During the 1960s. Marshall was famous for pursuing cases that dealt with controversial issues of civil rights and the status of racism in America. His presence in this Supreme Court drew more attention to the area of civil and individual rights.
The Arab Oil Embargo
Furious at American intervention in the Middle Eastern conflicts, the Arab nations began to downsize the exportation of petroleum products to western nations. Consequently, the western world which relied heavily on petroleum was forced to seek other resources of fuel and energy.
Six Day War 1967
Israel’s decisive triumph in this small war had left the Arabs humiliated and eager to reclaim the militarily strategic Golan Heights which was taken from Syria. Aided by massive U.S. shipments of highly sophisticated weaponry, the Israelis stopped the assault and counterattacked.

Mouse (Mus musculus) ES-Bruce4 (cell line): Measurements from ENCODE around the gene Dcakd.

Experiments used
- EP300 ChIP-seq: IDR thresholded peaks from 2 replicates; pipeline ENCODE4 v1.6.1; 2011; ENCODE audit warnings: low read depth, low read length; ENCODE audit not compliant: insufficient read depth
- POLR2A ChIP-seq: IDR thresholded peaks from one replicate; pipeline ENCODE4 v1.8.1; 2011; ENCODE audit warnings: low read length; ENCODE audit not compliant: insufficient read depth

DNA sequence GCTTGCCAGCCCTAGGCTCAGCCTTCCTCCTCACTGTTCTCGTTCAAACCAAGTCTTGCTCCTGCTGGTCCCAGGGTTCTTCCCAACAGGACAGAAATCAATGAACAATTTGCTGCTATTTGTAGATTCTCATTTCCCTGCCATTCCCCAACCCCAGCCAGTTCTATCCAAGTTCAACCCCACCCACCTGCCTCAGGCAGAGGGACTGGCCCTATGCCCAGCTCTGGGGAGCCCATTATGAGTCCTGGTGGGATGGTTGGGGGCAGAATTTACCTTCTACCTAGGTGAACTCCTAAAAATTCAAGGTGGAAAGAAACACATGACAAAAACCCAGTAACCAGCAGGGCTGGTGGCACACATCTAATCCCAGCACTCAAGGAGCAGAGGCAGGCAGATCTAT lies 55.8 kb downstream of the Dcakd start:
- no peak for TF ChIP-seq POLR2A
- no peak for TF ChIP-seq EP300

Gerald Ford
He was the first president to be solely elected by a vote from Congress. He entered the office in August of 1974 when Nixon resigned. He pardoned Nixon of all crimes that he may have committed. The Vietnam War ended in 1975, in which Ford evacuated nerely 500,000 Americans and South Vietnamese from Vietnam. He closed the war.
Kent State University Killings
In 1972, the invasion of Cambodia spread the war throughout Indochina which sparked massive American protests on college campuses. There were universities that were sites of protest in which student protesters were killed. In April of 1970, police fired into an angry crowd of college students at a university. Four students were killed and many others were wounded. The students were protesting against Nixon ordering US troops to seize Cambodia without consulting Congress.
SALT (Strategic Arms Limitation Talks)
A pact that served to freeze the numbers of long-range nuclear missles for five years in 1972. This treaty between Nixon (U.S.), China, and the Soviet Union served to slow the arms race that had been going on between these nations since World War II.
Détente